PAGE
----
Thursday, March 31, 2011

Misogyny in Secular & Religious Traditions (pt 2)

The discussion could transfer from here to whether religions, in general, are the cause of women being disrespected and abused. Women may be poorly treated by Christian men, by Muslim men, by Buddhist men, by Hindi men, by men in any cultural setting or religion…and by men, without regard to any religious reasoning, whatsoever. Genuine religious endeavors result from human efforts to reflect a truthful ordering (if there is one…) within a cosmic reality that predates us and human historic & contemporary relationships. False religious endeavors result from human efforts to maintain a status quo or counter-create a false ordering by unjust and inequitable means, and all religious endeavors succeed or fail according to the integrity or its lack in the humans who propagate them. If indeed there is a truthful ordering, one which justly perpetuates life, healthy communities and relationships, religions may be in accord or discord with that deeper reality. (An atheist in this framework would not be one who intellectually doubts the existence of a Deity or deities, but one who actively works against or lives in ways that counter life, community, relational reconciliation and justice.) Legal systems are derivative of religious understandings of appropriate and just ordering.

Chicken or egg? What came first, the religion-based ill-treatment of women, or men's ill-treatment of women which they seek to justify according to some religion, or according to purported intellectual, physical, emotional strengths in men or weaknesses in women? (I'd heard it said that women were incapable of handling finances, when I began working in financial markets & economics 30+ years ago. There have been endless debates over purportedly innate feminine weaknesses, throughout our lifetimes.) Insofar as humans anthropomorphically project their flawed understandings onto religious and legal systems, justice and truth are not served.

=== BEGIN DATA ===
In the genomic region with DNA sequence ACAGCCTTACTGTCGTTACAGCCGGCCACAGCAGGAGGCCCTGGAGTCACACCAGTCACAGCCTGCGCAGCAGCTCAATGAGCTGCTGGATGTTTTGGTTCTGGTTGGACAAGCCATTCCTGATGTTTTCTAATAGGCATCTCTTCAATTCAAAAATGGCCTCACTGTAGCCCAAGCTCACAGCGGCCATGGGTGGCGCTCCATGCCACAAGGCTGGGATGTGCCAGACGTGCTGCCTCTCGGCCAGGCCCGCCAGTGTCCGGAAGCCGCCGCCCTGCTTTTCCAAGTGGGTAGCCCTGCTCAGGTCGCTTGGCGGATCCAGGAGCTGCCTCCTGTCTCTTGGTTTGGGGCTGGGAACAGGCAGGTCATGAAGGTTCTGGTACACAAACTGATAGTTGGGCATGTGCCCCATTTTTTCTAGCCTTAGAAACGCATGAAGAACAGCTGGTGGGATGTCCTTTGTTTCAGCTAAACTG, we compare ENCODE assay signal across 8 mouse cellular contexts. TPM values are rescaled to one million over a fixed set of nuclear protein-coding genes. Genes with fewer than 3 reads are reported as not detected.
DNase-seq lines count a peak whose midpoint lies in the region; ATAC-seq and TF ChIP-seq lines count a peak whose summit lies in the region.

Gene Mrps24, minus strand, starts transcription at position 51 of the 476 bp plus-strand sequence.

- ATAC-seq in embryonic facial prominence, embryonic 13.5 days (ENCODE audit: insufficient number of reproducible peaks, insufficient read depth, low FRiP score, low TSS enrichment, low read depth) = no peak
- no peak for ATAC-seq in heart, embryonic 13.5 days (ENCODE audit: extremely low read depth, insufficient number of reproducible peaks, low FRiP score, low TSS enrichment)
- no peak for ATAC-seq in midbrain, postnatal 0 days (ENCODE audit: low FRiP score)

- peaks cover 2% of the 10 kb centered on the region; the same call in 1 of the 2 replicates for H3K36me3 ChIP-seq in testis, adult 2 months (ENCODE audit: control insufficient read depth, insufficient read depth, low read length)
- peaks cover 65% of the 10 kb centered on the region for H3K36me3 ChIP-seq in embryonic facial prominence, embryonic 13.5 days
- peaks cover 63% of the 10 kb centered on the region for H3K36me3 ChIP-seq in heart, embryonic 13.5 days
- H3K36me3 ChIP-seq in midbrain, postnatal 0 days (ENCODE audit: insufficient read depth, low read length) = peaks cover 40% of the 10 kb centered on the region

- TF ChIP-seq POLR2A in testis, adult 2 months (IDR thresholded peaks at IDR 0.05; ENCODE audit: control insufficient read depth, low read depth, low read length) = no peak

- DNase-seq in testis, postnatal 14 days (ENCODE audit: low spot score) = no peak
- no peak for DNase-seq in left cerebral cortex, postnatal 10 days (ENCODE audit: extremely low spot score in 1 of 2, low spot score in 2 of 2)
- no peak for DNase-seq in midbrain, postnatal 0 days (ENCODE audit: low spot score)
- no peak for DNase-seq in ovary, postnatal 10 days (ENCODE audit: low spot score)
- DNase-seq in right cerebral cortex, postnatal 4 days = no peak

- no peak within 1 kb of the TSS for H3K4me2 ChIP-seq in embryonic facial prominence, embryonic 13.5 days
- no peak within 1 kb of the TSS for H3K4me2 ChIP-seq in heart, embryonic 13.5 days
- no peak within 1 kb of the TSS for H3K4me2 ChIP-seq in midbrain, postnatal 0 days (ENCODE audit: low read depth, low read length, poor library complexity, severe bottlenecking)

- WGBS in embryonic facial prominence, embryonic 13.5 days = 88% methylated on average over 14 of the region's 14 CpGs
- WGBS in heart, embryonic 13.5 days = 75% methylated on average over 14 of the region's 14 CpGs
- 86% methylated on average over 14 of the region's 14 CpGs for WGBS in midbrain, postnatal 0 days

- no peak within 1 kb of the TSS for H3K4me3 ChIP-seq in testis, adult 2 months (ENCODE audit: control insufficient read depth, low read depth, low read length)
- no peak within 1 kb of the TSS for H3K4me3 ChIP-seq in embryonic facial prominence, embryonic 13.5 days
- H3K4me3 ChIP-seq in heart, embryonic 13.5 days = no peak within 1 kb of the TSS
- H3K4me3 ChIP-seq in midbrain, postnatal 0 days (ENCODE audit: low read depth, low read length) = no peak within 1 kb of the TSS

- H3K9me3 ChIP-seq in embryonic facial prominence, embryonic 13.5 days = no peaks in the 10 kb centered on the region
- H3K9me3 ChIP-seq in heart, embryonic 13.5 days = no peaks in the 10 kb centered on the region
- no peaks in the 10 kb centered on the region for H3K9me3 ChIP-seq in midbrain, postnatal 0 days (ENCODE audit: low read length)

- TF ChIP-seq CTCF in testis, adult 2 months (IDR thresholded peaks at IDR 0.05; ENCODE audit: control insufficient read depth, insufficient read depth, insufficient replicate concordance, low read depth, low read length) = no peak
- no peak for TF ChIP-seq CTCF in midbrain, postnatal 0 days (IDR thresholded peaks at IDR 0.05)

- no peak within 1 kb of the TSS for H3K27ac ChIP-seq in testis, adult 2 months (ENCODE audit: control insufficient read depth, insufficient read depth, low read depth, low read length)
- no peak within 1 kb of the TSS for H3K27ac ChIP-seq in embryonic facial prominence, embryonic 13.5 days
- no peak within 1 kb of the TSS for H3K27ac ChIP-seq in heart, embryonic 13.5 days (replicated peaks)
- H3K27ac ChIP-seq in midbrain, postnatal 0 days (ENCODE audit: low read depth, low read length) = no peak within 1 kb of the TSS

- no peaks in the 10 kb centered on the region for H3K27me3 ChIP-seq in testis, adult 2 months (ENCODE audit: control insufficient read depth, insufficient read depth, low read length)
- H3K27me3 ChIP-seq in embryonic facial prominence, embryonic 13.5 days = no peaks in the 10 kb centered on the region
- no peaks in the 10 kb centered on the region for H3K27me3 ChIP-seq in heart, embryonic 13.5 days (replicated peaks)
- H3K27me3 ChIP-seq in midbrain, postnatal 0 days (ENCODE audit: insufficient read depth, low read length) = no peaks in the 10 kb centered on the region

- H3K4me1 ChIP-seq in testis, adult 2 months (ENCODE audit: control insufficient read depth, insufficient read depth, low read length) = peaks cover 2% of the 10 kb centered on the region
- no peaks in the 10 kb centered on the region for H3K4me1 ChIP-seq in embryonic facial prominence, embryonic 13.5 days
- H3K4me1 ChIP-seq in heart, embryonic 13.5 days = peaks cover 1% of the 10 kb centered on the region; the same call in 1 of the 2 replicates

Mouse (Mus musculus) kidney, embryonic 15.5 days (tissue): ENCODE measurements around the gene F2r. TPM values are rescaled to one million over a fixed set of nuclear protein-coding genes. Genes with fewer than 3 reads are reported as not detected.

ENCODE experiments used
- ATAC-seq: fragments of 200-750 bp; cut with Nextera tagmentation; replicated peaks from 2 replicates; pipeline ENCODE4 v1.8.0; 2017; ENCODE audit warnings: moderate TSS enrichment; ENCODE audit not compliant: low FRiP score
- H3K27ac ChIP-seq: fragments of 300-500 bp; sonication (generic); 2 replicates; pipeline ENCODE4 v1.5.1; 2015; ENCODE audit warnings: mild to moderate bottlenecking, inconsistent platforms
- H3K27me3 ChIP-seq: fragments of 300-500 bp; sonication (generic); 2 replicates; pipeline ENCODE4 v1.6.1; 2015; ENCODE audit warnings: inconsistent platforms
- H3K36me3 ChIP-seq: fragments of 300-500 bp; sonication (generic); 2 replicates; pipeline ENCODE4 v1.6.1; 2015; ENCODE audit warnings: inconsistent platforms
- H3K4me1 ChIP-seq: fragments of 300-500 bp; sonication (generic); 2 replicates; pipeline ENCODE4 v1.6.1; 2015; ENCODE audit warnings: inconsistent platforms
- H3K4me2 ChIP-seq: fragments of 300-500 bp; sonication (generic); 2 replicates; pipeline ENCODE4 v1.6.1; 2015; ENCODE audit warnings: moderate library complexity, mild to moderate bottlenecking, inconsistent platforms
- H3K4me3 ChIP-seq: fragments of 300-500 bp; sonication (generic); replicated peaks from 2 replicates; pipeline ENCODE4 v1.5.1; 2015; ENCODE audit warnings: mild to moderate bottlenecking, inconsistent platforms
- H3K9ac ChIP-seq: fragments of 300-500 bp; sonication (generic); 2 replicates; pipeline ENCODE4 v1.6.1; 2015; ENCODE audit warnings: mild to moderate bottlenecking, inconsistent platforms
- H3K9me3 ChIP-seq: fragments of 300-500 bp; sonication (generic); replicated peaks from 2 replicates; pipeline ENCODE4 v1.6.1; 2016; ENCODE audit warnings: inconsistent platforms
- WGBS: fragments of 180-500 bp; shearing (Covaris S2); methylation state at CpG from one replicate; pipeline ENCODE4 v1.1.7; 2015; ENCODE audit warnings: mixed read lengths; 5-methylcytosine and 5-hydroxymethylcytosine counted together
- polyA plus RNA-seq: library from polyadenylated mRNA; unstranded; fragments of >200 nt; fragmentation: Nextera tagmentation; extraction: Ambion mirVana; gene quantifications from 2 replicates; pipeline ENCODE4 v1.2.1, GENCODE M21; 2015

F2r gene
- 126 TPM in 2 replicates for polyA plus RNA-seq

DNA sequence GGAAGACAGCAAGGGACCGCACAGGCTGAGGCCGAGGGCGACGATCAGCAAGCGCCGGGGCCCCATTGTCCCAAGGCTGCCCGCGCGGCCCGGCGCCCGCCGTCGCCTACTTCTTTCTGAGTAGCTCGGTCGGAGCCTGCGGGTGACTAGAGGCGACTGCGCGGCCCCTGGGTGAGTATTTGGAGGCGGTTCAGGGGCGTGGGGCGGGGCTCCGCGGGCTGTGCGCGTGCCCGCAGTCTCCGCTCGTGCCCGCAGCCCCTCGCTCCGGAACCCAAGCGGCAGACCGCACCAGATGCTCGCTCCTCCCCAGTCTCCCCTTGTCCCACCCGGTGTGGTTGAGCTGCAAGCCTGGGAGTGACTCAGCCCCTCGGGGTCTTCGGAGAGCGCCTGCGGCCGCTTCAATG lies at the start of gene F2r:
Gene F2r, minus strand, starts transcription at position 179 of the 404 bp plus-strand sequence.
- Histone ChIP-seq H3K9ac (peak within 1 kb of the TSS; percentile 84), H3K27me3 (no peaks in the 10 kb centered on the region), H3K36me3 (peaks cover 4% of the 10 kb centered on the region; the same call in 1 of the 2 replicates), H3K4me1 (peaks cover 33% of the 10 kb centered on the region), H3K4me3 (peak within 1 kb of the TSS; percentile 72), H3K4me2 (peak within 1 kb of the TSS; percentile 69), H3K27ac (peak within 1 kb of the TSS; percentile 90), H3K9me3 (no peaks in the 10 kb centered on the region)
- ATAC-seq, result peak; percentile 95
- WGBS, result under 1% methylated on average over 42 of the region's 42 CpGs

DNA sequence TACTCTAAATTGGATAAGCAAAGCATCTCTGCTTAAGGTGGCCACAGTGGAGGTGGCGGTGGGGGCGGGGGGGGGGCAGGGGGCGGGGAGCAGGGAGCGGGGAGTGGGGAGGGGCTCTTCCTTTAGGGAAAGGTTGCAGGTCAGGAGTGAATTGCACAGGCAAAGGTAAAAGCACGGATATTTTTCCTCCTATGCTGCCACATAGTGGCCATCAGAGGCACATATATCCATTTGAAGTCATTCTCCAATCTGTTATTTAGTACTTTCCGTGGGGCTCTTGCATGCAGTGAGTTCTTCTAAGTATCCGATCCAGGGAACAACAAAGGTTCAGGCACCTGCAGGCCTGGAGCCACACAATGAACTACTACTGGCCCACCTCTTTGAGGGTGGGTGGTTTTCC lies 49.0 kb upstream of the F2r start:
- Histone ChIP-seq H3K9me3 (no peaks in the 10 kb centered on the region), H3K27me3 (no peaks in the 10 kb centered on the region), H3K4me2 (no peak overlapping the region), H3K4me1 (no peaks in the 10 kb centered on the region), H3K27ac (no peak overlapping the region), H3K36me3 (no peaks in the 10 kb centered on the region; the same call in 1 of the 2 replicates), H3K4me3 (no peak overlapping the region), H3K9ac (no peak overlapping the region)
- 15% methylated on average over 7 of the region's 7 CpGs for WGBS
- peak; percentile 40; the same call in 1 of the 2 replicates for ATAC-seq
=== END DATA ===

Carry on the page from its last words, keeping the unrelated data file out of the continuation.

Yet, that question of where alienation began might seem irrelevant to the situation in which we find ourselves, now – the endless loop of relentless justification of alienation, devaluation and polarization between genders and belief systems.

The crux of the problem doesn't lie in our gendered differences, but in our non-gendered human abuses of power. Historically, men have held more power and women were among the permanently disenfranchised underclasses of sub-humans (still are, in many regions, and to many men). One obvious form of power can be physical strength and size. But, women aren't the only members of the underclasses. Power-abusers may abuse other families, classes, races, ethnicities, cultures, the physically different, the diversely gifted, as well as the other gender; they may abuse and bully any person with whom they don't identify. Most certainly, a power-abuser will abuse and seek to destroy any person or group who threatens their power base. Consider all the contemporary historical situations within our lifespans where those who have previously been oppressed have turned into power-abusers and money-hoarders, themselves. Proverbs 29:13-14 reads, "The poor and the oppressor have this in common: the LORD gives light to the eyes of both. If a king judges the poor with equity, his throne will be established forever."